The Sparkly Story Behind Russell Young’s New Exhibition, ‘Dreamland’

By Olivia Emily

6 months ago

Maddox Gallery’s latest exhibition is dazzling


Following his debut solo show with Maddox Gallery last winter, British-American artist Russell Young is back in London, continuing his exploration of celebrity with an aptly glittering array of works, utilising an unusual material: diamond dust. Here’s everything you need to know about ‘Dreamland’ before you visit.

Russell Young’s ‘Dreamland’ At Maddox Gallery, Berkeley Street

Pinning up Russell's artwork

Dreamland is aspirational in its intent, in its gesture,’ Russell Young tells Country & Town House. ‘[The subjects] are the loves of my life growing up. These are the people that I was influenced by as a child.’ Jimi Henrix, Elvis, Marilyn Monroe, Mick Jagger: these famous faces grace the walls of Maddox’s Berkeley Street gallery, iconic images coloured, translated and transformed by Young to a striking effect.

‘I’ve always dealt with American culture, mainly from the ‘60s and ‘70s,’ Young says, referring to a body of work to date that has explored the beautiful sham of the American dream and the dark side of fame. With ‘Dreamland’: ‘I’m looking inward a little back to the UK,’ says Young, who was born in the North of England before moving to California later in life. ‘Jagger, Kate Moss, The Beatles, even Hendrix really found his first success in the UK. It’s been nice looking at some of the British icons – some of the people that are significant to myself, in the UK.’

Dreamland’ joins his ongoing collection, ‘Heroes + Heroines’, in demonstrating Young’s signature analogue processes: hand-pulled canvases, image cropping, Warholian silkscreen printing, vibrant hand-mixed paints. As you move around the gallery, you might notice a unique shine as the paintings catch and bounce the light: this is thanks to Young’s use of diamond dust.

Screen printing outside

‘I hand mix all my own colours, and I get pigments from Florence and all around the world,’ Young tells us. ‘For the screenprinting, I work with my master printer, and there’s probably five other master printers in the studio helping us. And we literally hand pull and push the ink through the screen. If you look at that Hendrix piece and the detail in the jacket, it’s phenomenal. I looked at it, and I don’t even know how we did that, because when you put diamond dust onto a painting, it’s a veil, it’s a layer, it’s like putting cling film on it. It sort of deadens what you see underneath, so to be able to see that detail and still have the contrast and the energy coming from the painting… I think that’s just a phenomenal piece. How on earth did we do that?’.

Well, how did he do it? Let’s get into the nitty gritty: Young and his master printer first utilised diamond dust after inheriting Andy Warhol’s old printing press along with inks, paints and bags of bits and bobs. One day, the duo came across a bag of Warhold’s diamond dust. ‘I still have the painting that we applied that to,’ Youngs says. ‘The second we put it on and held it up and pinned it to the wall, we were both stunned.’ Since then, Young has been refining the process to remarkable effect, cutting diamonds to different sizes to create different levels of reflectiveness and to suit different sized artworks.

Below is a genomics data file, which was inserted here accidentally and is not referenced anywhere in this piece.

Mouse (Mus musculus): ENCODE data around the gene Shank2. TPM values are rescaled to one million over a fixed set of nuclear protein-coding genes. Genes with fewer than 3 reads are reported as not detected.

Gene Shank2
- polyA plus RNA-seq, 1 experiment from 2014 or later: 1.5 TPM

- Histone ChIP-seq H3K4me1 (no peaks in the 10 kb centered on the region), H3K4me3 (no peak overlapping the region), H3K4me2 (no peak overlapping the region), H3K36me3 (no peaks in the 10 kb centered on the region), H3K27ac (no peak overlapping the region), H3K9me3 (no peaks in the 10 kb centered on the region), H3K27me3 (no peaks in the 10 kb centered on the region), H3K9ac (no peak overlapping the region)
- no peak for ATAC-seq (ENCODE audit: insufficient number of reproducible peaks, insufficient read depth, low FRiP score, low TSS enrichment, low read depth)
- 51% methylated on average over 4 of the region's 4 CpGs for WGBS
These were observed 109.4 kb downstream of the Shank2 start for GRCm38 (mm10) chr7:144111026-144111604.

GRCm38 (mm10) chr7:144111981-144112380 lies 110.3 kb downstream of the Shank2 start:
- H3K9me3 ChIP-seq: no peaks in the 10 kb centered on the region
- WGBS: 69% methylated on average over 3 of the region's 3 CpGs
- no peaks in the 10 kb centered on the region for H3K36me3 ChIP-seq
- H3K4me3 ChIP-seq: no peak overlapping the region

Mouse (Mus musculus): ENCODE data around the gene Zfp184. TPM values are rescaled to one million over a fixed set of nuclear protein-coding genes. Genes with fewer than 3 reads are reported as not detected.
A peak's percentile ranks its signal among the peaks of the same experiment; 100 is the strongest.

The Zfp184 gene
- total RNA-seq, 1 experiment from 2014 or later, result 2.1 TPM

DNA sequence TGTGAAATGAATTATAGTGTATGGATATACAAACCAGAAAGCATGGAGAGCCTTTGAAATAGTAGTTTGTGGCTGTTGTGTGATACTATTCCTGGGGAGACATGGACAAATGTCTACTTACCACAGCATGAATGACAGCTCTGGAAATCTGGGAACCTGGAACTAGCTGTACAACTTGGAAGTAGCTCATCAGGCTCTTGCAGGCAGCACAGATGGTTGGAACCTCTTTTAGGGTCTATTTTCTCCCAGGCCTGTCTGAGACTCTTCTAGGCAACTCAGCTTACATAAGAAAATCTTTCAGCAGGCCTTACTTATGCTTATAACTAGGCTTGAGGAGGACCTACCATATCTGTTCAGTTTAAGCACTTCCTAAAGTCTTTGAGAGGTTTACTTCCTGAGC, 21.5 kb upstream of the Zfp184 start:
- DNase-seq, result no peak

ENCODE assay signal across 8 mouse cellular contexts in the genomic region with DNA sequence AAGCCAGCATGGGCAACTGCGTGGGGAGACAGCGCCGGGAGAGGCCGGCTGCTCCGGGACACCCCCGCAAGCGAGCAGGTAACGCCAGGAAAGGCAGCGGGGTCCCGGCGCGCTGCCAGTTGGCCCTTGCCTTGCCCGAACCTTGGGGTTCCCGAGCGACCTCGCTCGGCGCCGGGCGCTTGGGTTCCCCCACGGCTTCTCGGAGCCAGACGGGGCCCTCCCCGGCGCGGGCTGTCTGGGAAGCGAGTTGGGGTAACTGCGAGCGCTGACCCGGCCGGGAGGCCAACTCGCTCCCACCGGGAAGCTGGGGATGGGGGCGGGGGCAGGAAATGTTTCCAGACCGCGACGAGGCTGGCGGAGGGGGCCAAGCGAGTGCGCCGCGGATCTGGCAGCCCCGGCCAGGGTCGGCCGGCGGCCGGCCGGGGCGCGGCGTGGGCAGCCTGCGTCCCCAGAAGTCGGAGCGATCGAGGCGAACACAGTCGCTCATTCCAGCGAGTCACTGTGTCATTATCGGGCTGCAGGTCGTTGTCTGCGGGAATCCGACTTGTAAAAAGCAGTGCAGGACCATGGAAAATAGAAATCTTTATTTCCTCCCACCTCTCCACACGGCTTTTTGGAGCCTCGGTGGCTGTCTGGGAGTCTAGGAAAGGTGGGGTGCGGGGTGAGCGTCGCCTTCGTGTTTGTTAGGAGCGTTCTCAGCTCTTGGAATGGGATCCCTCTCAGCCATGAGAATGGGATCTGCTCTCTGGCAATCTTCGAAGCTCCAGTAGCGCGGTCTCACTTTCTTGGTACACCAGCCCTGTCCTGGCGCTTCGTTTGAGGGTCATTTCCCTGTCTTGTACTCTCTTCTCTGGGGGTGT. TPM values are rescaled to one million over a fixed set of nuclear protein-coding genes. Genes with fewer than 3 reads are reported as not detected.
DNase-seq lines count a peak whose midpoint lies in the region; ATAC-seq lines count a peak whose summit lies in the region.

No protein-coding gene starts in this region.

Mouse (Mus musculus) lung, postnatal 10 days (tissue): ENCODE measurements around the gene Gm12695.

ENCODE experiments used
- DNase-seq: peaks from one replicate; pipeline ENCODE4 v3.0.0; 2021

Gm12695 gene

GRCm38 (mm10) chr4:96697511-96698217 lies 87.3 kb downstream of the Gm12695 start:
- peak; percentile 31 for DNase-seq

Images of Marilyn Monroe on a scroll

The fun story? ‘I put this huge pile of diamond dust on the floor at night. I pin all my paintings up, I turn the lights off, lock the studio, and Tinkerbell comes in at night and spreads it all around,’ Young quips. ‘I don’t really know how it’s done.’

As intrigued as we are in the ‘how’, it’s also the ‘why’ that captivates us. Other than a layer of sparkle, what does diamond dust add to a work? ‘I wanted there to be something almost sculptural about my paintings – to add a three dimensional layer to my paintings,’ Young tells us. ‘I knew I wanted them to be a little bit more glamorous and luxurious. I had all these describing words in my head, like a list. And my master printer and I tried for about two years to find out what that extra dimension was.’

Marilyn Crying (Siren Blue) 2019. Russell Young

MARILYN CRYING, 2018
Siren Blue
Acrylic, Oil Based Ink and Diamond Dust Hand Pulled Screenprint on Linen
157 x 122 cm

Inherent in diamonds is, of course, luxury. And this elevated material pairs well with Young’s interests. For many of his iconic subjects, stardom was tinged with tragedy. ‘There’s always an underlying edge to these people,’ he says. ‘Dreamland’ includes an image of Marilyn Monroe crying following her divorce with Joe DiMaggio; Young’s image is around five percent of the original photograph, cropping out the layers, paparazzi and cars. ‘I just saw this vulnerability, this beauty and vulnerability in that image. But only by coming in close – when you can almost see the newspaper dots – does it have the energy and sentiment and meaning and power that that image has.’ The result of the diamond dust, when applied to these subjects, is an arresting dissection of celebrity, exposing the darkness simmering below the glittering facade.

But as well as this, it makes for a delightful sight. ‘When we had the opening a couple of weeks ago, I looked in some people’s eyes and there was pure delight,’ Young says. ‘They were smiling with their eyes. There was just happiness in their eyes. That, in a sense, is enough for me – to be able to do that to people. That’s all I need.’

‘Dreamland’ Highlights

The pieces Russell Young is most excited for visitors to see…

Hendrix Wild Thing Triptych (Wild White) 2023. Russell Young

Visit

Russell Young’s ‘Dreamland’ runs from 1 December 2023 to 7 February 2024 at Maddox Gallery Berkeley Street.

12 Berkeley St, London W1J 8DT

maddoxgallery.com